ShefFood, Sheffield’s local food partnership, coordinates the Community Food Provision network (formerly the Food Ladders Project). This initiative brings together organisations providing free or reduced-cost food, facilitating knowledge exchange, and fostering collaboration to build a robust food provision system. The goal is to ensure everyone, including those who need it the most, can access culturally appropriate and nutritious food locally. Nell Attwood, the new partnership coordinator, has been instrumental in leading the development of Community Food Provision this May. Her work includes mapping all available food provision in Sheffield, helping residents navigate these resources and working with support workers to spread the correct information.

ShefFood invites you to their next Community Food Provision Meeting on Thursday, June 13th, from 4 PM to 6 PM at the Common Ground Community Centre, Machon Bank, Nether Edge, S7 1GR. 

This Working Group Meeting will focus on Social Eating and provide an opportunity to discuss the Local Food Action Plan and ShefFood’s ongoing mapping projects. This gathering is also a chance to celebrate the social eating spaces across the city, which play a crucial role in fostering community and providing nutritional support. Attendees will have the opportunity to raise issues and seek support from ShefFood and its partners. Gowri from Ammi’s Kitchen will provide Sri Lankan food at the event. Participants can purchase a free or paid ticket, with proceeds covering event costs and food. This is completely optional, ensuring that everyone can attend regardless of financial situation. I encourage you to join ShefFood for this important event, which promises to be an informative and collaborative session dedicated to improving food access and supporting community initiatives.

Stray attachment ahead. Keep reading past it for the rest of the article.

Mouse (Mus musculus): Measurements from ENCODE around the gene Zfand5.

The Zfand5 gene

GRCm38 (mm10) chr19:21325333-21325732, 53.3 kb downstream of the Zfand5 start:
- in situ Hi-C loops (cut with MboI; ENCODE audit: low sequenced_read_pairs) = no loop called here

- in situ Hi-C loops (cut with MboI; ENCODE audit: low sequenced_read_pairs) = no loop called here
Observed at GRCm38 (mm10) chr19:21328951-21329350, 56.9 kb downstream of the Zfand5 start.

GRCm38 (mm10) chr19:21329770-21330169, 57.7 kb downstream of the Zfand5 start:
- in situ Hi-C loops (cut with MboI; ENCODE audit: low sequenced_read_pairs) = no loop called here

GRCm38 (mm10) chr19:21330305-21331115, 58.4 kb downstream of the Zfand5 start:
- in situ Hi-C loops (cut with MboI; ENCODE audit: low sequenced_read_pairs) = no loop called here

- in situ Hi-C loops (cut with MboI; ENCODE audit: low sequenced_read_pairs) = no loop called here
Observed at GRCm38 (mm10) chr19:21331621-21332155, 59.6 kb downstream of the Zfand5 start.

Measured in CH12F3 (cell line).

In addition to the Community Food Provision Meeting, ShefFood will be hosting two workshops in June and July. These sessions aim to explain the differences between various types of food provision, how referrals work, and when to refer someone to a food bank or other community food services like a pantry or social eating space. These workshops are part of ShefFood’s broader efforts to enhance food access across Sheffield. While these sessions are specifically designed for council workers and organisations in the social support field, they represent a significant step towards building a more inclusive and supportive food provision network in the city. ShefFood is looking forward to be able to offer these workshops to other organisations later in the year. 

To learn more about ShefFood’s initiatives or to join the Food Ladders network, contact info@sheffood.org.uk. By getting involved, you can help shape a food system that ensures all Sheffield residents have access to nutritious and culturally appropriate food. Whether you need food support, are interested in volunteering or are looking to collaborate, Sheffield’s community food provision network offers a variety of ways to get involved and make a difference. 

Support is always available, and Sheffood is committed to ensuring no one goes hungry. Join the mission to create a more food-secure city.

Food, Health & Obesity In Sheffield